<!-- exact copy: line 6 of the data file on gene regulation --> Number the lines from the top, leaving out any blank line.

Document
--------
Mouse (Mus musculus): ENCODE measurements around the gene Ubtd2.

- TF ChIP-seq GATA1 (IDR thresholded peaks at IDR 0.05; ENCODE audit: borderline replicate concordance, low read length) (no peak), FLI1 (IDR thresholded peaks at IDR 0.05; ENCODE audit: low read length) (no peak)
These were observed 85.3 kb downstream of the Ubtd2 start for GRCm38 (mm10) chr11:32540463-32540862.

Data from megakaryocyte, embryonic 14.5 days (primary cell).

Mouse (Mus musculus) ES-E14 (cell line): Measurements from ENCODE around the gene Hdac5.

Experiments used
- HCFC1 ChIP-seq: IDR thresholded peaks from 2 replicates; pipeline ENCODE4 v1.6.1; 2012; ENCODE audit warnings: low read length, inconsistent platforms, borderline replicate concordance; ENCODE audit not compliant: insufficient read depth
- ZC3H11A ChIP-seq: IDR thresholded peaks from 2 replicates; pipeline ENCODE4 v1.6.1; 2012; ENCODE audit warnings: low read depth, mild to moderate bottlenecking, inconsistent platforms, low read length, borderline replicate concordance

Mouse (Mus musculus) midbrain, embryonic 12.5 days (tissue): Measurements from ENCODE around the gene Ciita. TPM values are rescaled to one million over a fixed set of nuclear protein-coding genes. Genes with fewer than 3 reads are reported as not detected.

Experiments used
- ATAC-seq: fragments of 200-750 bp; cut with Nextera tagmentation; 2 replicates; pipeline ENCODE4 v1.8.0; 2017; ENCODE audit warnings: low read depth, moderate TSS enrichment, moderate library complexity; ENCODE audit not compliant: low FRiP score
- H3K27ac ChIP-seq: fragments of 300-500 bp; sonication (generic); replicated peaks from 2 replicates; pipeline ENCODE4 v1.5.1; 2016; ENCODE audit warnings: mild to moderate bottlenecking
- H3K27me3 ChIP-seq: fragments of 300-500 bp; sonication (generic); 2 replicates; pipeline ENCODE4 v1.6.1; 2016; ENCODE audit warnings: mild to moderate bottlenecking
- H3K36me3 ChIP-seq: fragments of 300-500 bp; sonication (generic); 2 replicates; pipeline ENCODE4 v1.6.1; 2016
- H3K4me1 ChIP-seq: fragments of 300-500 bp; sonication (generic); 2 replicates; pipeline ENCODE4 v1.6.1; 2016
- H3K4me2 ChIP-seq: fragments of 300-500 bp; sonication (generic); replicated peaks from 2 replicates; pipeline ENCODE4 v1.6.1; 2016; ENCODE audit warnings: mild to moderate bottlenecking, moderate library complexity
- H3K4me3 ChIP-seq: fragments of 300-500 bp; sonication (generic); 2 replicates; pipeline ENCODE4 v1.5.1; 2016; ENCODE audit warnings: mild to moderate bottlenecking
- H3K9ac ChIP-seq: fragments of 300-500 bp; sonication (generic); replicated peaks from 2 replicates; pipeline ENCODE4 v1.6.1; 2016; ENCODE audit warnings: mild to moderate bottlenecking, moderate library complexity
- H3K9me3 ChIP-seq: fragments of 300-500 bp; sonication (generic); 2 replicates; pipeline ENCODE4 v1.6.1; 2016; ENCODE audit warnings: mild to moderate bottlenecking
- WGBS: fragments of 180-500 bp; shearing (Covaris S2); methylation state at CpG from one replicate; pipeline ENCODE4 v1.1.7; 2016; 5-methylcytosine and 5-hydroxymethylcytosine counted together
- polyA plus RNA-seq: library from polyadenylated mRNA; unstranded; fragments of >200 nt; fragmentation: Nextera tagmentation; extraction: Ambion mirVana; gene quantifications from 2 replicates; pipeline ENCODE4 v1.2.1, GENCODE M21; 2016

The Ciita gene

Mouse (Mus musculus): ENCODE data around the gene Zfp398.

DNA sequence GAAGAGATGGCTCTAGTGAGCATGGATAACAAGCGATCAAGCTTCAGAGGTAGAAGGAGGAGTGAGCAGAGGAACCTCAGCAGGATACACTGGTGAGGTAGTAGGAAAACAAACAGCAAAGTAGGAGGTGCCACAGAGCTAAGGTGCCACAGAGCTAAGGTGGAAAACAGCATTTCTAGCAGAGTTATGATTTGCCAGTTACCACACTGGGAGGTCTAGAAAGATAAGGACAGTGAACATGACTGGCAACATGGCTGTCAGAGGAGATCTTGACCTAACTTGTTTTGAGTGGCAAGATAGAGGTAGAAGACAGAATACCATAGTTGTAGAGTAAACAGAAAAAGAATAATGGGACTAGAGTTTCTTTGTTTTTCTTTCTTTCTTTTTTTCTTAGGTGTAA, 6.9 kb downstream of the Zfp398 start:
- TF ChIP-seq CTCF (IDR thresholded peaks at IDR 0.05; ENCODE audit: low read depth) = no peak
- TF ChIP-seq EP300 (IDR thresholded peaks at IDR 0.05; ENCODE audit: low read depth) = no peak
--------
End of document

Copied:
Experiments used